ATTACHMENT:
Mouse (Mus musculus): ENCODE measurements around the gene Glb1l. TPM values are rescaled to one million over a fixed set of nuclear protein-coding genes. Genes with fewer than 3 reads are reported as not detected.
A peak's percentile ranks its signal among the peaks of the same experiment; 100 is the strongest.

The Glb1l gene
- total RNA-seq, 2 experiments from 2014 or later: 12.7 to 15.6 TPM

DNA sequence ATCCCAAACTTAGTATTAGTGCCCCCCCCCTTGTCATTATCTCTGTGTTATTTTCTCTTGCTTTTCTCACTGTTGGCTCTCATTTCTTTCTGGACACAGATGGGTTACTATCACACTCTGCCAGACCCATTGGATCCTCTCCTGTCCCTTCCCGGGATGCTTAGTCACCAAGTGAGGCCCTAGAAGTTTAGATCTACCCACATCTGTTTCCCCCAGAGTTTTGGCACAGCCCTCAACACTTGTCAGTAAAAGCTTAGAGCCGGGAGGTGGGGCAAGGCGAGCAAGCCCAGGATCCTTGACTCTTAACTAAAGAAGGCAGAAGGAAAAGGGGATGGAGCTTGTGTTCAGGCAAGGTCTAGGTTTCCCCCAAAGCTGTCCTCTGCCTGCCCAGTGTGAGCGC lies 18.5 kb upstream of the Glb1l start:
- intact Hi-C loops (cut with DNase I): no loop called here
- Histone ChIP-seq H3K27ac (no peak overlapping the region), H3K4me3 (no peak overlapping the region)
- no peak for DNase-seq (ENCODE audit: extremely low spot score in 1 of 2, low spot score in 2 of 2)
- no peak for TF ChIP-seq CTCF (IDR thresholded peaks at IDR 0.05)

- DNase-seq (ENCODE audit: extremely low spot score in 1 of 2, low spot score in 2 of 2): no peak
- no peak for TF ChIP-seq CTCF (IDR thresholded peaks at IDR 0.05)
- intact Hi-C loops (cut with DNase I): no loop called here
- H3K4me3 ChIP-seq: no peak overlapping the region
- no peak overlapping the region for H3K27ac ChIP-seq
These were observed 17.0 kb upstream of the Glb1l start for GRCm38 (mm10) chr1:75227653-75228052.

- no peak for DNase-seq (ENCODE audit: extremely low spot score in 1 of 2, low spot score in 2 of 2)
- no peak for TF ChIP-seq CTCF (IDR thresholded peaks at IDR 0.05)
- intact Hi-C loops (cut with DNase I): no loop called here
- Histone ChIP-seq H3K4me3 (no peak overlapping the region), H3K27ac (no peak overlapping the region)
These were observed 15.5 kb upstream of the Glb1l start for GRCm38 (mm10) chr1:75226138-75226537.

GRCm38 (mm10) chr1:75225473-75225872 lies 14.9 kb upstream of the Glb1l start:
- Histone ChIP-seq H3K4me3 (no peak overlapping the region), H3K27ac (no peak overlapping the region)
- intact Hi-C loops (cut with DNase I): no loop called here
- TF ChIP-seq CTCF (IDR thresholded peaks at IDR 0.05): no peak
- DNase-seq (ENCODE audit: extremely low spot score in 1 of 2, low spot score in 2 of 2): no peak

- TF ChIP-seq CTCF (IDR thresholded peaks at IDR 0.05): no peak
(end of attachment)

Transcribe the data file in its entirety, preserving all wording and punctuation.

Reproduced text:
Mouse (Mus musculus): ENCODE measurements around the gene Glb1l. TPM values are rescaled to one million over a fixed set of nuclear protein-coding genes. Genes with fewer than 3 reads are reported as not detected.
A peak's percentile ranks its signal among the peaks of the same experiment; 100 is the strongest.

The Glb1l gene
- total RNA-seq, 2 experiments from 2014 or later: 12.7 to 15.6 TPM

DNA sequence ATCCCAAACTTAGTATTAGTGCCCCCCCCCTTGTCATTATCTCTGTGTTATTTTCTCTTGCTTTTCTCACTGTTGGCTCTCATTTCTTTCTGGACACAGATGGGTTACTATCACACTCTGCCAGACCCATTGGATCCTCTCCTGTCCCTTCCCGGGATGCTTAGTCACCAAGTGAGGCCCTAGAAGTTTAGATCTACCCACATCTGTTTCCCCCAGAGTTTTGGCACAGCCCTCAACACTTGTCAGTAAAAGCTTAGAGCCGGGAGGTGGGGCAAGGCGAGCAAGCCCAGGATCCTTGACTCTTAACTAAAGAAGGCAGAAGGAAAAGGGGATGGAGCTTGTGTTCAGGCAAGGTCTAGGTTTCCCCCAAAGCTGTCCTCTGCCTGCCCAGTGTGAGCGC lies 18.5 kb upstream of the Glb1l start:
- intact Hi-C loops (cut with DNase I): no loop called here
- Histone ChIP-seq H3K27ac (no peak overlapping the region), H3K4me3 (no peak overlapping the region)
- no peak for DNase-seq (ENCODE audit: extremely low spot score in 1 of 2, low spot score in 2 of 2)
- no peak for TF ChIP-seq CTCF (IDR thresholded peaks at IDR 0.05)

- DNase-seq (ENCODE audit: extremely low spot score in 1 of 2, low spot score in 2 of 2): no peak
- no peak for TF ChIP-seq CTCF (IDR thresholded peaks at IDR 0.05)
- intact Hi-C loops (cut with DNase I): no loop called here
- H3K4me3 ChIP-seq: no peak overlapping the region
- no peak overlapping the region for H3K27ac ChIP-seq
These were observed 17.0 kb upstream of the Glb1l start for GRCm38 (mm10) chr1:75227653-75228052.

- no peak for DNase-seq (ENCODE audit: extremely low spot score in 1 of 2, low spot score in 2 of 2)
- no peak for TF ChIP-seq CTCF (IDR thresholded peaks at IDR 0.05)
- intact Hi-C loops (cut with DNase I): no loop called here
- Histone ChIP-seq H3K4me3 (no peak overlapping the region), H3K27ac (no peak overlapping the region)
These were observed 15.5 kb upstream of the Glb1l start for GRCm38 (mm10) chr1:75226138-75226537.

GRCm38 (mm10) chr1:75225473-75225872 lies 14.9 kb upstream of the Glb1l start:
- Histone ChIP-seq H3K4me3 (no peak overlapping the region), H3K27ac (no peak overlapping the region)
- intact Hi-C loops (cut with DNase I): no loop called here
- TF ChIP-seq CTCF (IDR thresholded peaks at IDR 0.05): no peak
- DNase-seq (ENCODE audit: extremely low spot score in 1 of 2, low spot score in 2 of 2): no peak

- TF ChIP-seq CTCF (IDR thresholded peaks at IDR 0.05): no peak